Tools to help you get a good night’s sleep
From social isolation, to lack of routine as many people work from home and cope with remote learning, many people are seeking out solutions for a better night’s sleep.
“Everyone wants a quick fix,” says Jonathan Charest, a behavioural sleep medicine specialist and representative for the Canadian Sleep Society running a campaign called Sleep on It Canada promoting the importance of sleep. “You need to put in some effort to make sleep happen. It’s all about routine, it’s an investment in your next day’s energy. It’s important to invest in your sleep.”
How much sleep do we need? Seven to nine hours, says Charest, who recommends people allow themselves a range of 30 minutes on either side of their bedtime. “You need a routine, but that doesn’t mean you need to go to bed at exactly the same time every day. People should go to bed when they’re sleepy. If you wake up in the morning and you’re refreshed and feeling good, your sleep was good quality.”
Setting up daily routines and habits that encourage rest at the end of the day is the cornerstone of getting good sleep. Sleep experts call this sleep hygiene and it all begins with how you start your day.
Start your day with natural light
Sunlight doesn’t just brighten our mood; it also impacts our sleep. Winter days spent indoors, working from home and a lack of natural light can negatively impact our circadian rhythm, which regulates our 24-hour sleep-wake cycle, affecting our sleep. “Our brain craves light,” says Charest, who recommends making time every day to go outdoors for a dose of natural light and fresh air. “Getting enough light exposure during the morning and early afternoon, such as a daily lunch break walk, would be highly beneficial for our circadian rhythm. If you have a half-hour of light exposure before noon you will set the stage from a circadian perspective for a good night’s sleep.” Eating at different hours every day can also affect our circadian rhythm, says Charest, who suggests eating at regular times every day. “Having a routine regarding light exposure and food is important to maintain an adequate stability of our circadian rhythm.”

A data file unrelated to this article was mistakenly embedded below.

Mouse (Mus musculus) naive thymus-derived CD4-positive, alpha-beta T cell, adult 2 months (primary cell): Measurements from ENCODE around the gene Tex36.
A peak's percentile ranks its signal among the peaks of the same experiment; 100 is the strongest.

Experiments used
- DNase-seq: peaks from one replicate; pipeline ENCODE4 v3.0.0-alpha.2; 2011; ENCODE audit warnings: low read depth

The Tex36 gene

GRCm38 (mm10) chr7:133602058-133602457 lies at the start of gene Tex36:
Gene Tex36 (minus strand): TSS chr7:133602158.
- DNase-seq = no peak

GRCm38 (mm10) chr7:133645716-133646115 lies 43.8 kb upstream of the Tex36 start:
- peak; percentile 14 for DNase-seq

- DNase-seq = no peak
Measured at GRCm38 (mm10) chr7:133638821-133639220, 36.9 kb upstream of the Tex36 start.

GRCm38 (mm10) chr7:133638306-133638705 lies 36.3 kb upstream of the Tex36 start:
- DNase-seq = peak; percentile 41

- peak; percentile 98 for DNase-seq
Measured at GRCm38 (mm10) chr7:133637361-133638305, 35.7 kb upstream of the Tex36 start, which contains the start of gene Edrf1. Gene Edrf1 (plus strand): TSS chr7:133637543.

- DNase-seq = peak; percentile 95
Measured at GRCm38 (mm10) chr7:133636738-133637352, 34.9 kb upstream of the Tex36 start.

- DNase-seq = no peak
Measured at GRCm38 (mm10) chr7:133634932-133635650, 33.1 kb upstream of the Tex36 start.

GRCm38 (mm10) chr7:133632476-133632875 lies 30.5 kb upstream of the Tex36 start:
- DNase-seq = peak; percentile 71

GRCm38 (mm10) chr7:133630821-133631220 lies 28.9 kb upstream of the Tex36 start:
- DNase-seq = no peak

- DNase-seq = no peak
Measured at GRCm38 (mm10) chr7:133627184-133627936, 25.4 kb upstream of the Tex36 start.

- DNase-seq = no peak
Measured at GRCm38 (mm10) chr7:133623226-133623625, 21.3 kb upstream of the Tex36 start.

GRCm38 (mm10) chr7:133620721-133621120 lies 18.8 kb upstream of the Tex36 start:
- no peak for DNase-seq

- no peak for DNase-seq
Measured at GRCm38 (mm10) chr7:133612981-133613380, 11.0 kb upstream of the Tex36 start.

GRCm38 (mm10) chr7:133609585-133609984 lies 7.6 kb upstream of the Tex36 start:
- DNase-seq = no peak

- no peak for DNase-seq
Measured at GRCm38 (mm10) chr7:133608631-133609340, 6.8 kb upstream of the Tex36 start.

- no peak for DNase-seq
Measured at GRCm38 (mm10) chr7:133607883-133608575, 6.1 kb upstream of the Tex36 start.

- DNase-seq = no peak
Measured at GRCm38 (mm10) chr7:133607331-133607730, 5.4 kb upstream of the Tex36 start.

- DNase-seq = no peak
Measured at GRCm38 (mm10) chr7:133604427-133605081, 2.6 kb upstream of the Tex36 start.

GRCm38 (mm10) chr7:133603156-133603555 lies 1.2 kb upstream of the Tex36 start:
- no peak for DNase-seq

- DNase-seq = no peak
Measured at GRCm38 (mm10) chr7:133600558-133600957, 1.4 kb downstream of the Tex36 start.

SAD (seasonal affective disorder) light lamps can help as long as the lamp is 10,000 lux of cool-white fluorescent light. “Someone that needs to be up early for work (before sunrise) can benefit from bright light therapy. Exposure while getting ready in the morning helps our wakefulness system overpower the sleep system. The earlier you get light exposure, the better the next night should be — or at least you are increasing the likelihood for it,” says Charest.